Although they are both fighting for equality, gays and transgendered are not the same. All gay men are not all flamboyant, limp wristed men who speak with a lisp; all lesbians aren’t short-haired, stocky softball players; all transgender are not drag queens in enormous ball gowns. These are just the ones that people notice and the stereotype they have because these people can’t "act normal" like society asks them to do. No one should have to act straight; if all the gay and transgender people in this world had to wear a triangle on their arm, society would be shocked at the size of the LGBTQ community. Trying to fit LGBTQ people into one image or stereotype for TV and movies is essentially the same as the propaganda Nazi’s put out against Jews or the “Uncle Tom” blacks seen in early TV.

Unfortunately, most gay people decide it’s better to blend in with society and play straight than struggle with discrimination. At one point in our history, we asked African Americans to act invisible. Now, history is repeating itself, and we are asking homosexuals and transgendered to appear invisible with policies such as “Don’t ask, Don’t tell” and DOMA. States like Arkansas are so conservative and ridiculously behind the times. Massachusetts, Connecticut, Vermont, and Iowa are all allowing gay marriage, yet in Arkansas, they’re supporting legislation that limits homosexuals’ right to adopt. Gays, lesbians, and transgender are everywhere; it’s just that most people don’t know because it is a minute part of who that person is as a human being. It’s as much a defining factor as the color of a person’s skin. Sexual orientation or gender should not be the only factor that defines a person. Until the government is able to grant equality under the law to transgendered and homosexual, they are essentially condoning discrimination.


  1. Several states don't recognise changes to Birth certificates from other states. Some don't even recognise changes to their own, when it comes to legal matters.

  2. Once a birth certificate is changed, can you tell it has been changed? I guess what I'm curious about is how do states know that the birth certificate has been changed and that the person hasn't always been that gender?

  3. Thanks for this post. It is full of thoughtfulness. You do a good job of showing that the culture of Paris Is Burning is just one part of a bigger movement.

    You hit on something vital to cool when you talk about the way that society closets people. The drag queen and all of those other stereotypes are often the people who in the past were the most willing to be so out that they couldn't pass. By standing so totally against society they were cool, but that is the problem.

    It seems today that the LGBTQ movement doesn't want to be separate from society, but just the opposite. This means that the anyone who wants to be part of this organized movement is actively rejecting this cool subculture that has been set out for them by their spiritual elders.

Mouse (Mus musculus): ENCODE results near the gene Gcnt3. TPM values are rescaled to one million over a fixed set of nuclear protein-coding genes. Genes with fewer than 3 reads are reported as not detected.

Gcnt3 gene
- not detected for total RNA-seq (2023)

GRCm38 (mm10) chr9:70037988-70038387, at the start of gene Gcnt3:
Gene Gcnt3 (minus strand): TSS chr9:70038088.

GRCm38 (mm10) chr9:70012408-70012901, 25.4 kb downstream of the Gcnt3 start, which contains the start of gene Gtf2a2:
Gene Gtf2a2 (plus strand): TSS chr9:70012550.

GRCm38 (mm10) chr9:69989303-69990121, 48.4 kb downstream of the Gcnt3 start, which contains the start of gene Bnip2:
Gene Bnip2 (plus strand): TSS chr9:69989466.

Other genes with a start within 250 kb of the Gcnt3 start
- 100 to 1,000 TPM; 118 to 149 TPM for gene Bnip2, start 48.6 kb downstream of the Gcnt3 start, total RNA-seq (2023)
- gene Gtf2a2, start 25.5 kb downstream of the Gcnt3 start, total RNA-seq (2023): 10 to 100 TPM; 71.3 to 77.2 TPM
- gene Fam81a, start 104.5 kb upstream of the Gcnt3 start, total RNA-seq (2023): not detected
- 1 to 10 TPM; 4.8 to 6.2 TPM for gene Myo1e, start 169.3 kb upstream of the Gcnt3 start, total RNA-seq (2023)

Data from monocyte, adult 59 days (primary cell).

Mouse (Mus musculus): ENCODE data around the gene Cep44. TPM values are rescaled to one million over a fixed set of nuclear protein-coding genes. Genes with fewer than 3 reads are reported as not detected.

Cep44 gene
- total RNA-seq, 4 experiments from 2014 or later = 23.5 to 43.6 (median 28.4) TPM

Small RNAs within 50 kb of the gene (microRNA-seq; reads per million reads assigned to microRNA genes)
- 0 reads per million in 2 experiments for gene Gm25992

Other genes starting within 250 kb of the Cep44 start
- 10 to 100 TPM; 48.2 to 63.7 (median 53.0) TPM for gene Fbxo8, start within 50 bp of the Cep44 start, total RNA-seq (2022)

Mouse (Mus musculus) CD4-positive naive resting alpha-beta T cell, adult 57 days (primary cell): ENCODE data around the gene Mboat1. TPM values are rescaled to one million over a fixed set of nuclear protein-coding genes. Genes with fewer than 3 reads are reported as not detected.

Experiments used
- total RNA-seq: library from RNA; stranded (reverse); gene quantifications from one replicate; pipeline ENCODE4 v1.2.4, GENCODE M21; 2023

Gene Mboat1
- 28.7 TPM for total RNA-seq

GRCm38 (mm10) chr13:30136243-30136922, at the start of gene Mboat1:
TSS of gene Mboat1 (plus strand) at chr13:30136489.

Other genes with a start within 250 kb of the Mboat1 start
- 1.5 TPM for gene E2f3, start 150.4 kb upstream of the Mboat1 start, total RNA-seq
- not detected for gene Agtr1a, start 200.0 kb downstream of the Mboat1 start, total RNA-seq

This just totally slaps modern cool in the face. Anyone LGBTQ identified who wants to be normalized into culture is rejecting something that so many people are actively trying to achieve.

  4. To see how good this blog entry is, you only need to look above this post - I think this is the first time the entire semester that FJohn has written more than three sentences. Well done!

    To echo his sentiments though, I appreciate this well-thought out journal entry. I realize that these issues are close to your heart and I am glad that you wrote in such detail as to dispel a lot of misinformation both for your classmates and the world.

    Excellent points all around. Good job.

  5. Thank you both.

    And to expand on FJohn's thoughts about the LGBT movement wanting to blend in with society instead of stand apart from it, I would have to agree that the majority of gays and lesbians want to be "normal."

    There are, however, many rifts in opinions that are leading to new movements and subcultures within the LGBTQ community.

    Without the drag queens and the in-your-face homosexuals, the conservative ones may still be acting straight and living closeted, and the movement may have never started. The vast majority of homosexuals would be happy blending in with society, being treated like any other straight couple.

    Then there are those who don't think homosexuals should want marriage because they don't conform to the tradition of marriage of a man and a woman and they don't want to try to fit into a mold.

    The LGBTQ community being cool is an interesting thought. There are definitely cool people from the movement like Ellen or Elton John, and we are getting to the point where it is uncool to discriminate against gays, at least in most states in the US.

    I do think the LGBTQ community is cool; just go to a gay pride festival and see how many people are willing to be themselves in the face of adversity; I would say that's cool.